Statistics is a branch of mathematics that deals with the collection, organisation, presentation and analysis of data. Statistical data has great use in different fields such as research, medicine, education, economy, business and weather.
In previous classes, you learned how to collect data, arrange it in a frequency distribution table and visualise it using pictograms, tables, and bar graphs.
Why we need a bar graph to represent data?
Sometimes, when a large number of data is organised in tabular form, it is not easy to draw meaningful conclusions. But, if the same data is represented pictorially or graphically, it becomes easier to understand and analyse. Here, we discuss the bar graph and its types.
A bar graph is a pictorial representation of data. A bar graph consists of equally spaced parallel bars (Horizontal or Vertical) whose lengths/heights will vary according to the number of items given.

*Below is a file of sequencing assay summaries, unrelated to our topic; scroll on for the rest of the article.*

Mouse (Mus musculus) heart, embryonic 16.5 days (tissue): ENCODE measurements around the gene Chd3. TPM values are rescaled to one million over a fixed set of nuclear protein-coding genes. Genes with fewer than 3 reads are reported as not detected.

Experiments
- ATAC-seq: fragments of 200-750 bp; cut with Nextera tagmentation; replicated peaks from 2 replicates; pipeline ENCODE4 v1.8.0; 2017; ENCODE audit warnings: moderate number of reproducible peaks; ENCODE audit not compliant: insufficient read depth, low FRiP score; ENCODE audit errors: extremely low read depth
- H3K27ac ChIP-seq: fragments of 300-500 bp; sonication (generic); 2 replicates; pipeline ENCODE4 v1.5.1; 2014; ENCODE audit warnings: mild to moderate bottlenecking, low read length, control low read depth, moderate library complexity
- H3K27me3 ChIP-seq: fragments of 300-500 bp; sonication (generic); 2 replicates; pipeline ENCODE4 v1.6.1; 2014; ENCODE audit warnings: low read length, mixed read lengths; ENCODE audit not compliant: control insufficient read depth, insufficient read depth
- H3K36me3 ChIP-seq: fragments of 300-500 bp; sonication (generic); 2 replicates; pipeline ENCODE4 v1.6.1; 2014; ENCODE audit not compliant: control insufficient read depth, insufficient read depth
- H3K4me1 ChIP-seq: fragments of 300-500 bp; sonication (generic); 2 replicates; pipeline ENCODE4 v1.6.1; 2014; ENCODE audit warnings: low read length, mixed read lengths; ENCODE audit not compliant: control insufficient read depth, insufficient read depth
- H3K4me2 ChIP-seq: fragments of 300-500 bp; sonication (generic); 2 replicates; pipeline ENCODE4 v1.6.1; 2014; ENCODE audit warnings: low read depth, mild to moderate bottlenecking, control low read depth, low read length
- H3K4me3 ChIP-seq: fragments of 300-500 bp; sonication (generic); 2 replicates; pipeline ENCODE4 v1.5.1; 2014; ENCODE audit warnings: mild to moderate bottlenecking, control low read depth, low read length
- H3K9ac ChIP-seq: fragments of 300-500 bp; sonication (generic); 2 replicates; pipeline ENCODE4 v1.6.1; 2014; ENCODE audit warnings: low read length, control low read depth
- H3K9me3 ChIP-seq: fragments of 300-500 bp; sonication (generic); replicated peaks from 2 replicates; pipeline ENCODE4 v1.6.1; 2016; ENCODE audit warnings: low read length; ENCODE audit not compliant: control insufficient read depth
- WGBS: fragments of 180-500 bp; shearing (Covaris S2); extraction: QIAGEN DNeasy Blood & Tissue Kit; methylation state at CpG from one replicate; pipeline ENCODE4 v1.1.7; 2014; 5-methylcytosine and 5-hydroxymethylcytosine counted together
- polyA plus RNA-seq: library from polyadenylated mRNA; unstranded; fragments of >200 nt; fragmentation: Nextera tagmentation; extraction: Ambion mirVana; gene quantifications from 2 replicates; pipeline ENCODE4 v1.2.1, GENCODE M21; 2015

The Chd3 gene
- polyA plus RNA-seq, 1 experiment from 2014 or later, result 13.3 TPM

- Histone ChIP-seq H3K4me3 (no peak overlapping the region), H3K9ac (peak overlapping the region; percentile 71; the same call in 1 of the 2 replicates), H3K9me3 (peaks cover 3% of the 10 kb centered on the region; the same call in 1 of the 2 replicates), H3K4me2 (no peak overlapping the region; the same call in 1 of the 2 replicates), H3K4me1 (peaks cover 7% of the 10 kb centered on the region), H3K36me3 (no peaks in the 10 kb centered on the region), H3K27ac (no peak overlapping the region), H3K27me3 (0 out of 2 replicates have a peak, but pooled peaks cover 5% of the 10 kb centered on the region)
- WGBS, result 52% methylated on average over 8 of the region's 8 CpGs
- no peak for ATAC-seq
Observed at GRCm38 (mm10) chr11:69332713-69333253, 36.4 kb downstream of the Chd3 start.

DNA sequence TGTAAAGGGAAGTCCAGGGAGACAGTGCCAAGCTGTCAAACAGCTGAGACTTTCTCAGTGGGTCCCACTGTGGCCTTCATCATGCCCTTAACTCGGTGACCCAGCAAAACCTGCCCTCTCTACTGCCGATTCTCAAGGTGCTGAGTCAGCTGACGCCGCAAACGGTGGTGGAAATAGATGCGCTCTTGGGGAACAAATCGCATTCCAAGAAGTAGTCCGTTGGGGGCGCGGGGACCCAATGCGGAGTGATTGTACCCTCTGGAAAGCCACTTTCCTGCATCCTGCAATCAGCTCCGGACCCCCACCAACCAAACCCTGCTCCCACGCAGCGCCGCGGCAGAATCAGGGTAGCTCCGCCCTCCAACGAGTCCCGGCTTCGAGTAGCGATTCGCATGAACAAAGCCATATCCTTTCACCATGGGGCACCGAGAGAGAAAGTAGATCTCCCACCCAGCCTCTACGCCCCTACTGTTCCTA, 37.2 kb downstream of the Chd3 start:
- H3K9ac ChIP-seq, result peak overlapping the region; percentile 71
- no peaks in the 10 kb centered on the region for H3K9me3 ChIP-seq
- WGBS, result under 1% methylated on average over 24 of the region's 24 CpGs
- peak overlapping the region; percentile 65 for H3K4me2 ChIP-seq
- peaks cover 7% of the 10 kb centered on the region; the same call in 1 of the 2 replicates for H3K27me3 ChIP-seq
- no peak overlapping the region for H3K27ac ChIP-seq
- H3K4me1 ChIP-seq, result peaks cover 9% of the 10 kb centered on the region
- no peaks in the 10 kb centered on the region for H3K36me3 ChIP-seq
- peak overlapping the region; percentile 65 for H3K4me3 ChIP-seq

We can use bar graphs to show the relative sizes of many things, such as what flavour of ice cream people have, how many customers a shop has on different days, etc.
Consider the following bar graph.
This bar graph shows the relative number of favourite ice creams among the different flavours. It can be directly concluded from the graph that 'Group of people feels that Chocolate flavour is the favourite ice-cream'.